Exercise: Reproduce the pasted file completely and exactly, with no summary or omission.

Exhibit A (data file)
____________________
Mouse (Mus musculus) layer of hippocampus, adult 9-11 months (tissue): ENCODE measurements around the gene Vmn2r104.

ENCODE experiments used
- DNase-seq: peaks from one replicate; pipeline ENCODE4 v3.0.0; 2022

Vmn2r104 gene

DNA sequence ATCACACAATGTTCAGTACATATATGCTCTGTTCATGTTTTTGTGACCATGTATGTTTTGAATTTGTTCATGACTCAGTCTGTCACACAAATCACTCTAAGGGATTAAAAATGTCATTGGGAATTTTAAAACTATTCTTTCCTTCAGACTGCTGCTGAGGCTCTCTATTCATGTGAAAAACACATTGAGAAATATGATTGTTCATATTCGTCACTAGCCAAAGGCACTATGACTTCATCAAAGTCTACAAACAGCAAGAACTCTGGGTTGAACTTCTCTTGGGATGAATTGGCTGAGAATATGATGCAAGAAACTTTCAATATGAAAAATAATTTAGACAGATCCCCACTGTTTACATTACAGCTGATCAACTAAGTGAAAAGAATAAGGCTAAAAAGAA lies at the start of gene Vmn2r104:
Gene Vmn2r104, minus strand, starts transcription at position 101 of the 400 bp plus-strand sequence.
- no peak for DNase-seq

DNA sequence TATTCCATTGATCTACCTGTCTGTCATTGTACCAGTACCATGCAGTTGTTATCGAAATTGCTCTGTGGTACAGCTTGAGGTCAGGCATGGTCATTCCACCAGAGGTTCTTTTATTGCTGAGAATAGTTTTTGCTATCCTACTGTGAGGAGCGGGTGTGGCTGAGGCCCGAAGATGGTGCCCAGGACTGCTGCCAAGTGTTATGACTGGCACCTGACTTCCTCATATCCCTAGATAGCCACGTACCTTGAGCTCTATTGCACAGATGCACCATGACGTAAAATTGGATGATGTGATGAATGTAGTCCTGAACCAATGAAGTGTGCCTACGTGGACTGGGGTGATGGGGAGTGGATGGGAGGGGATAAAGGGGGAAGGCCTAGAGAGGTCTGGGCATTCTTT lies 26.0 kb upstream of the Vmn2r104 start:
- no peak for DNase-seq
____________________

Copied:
Mouse (Mus musculus) layer of hippocampus, adult 9-11 months (tissue): ENCODE measurements around the gene Vmn2r104.

ENCODE experiments used
- DNase-seq: peaks from one replicate; pipeline ENCODE4 v3.0.0; 2022

Vmn2r104 gene

DNA sequence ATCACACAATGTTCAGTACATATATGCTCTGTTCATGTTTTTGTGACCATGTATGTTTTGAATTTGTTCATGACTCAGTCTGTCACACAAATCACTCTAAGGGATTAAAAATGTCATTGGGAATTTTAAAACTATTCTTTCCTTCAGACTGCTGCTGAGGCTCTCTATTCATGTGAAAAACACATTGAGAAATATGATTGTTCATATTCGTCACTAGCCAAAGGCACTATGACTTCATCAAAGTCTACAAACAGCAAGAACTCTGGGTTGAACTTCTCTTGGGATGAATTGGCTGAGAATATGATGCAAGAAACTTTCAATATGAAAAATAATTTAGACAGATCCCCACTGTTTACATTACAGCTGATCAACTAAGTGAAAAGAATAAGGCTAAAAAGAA lies at the start of gene Vmn2r104:
Gene Vmn2r104, minus strand, starts transcription at position 101 of the 400 bp plus-strand sequence.
- no peak for DNase-seq

DNA sequence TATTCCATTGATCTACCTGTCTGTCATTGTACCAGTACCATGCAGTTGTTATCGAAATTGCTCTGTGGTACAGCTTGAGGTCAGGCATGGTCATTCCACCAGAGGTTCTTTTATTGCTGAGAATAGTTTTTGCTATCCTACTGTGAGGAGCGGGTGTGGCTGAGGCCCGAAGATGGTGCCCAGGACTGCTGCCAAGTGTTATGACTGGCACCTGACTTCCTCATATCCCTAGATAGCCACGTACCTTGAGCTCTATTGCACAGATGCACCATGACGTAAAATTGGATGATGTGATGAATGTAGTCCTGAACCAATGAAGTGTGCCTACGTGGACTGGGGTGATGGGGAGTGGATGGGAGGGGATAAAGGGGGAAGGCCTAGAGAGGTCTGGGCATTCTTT lies 26.0 kb upstream of the Vmn2r104 start:
- no peak for DNase-seq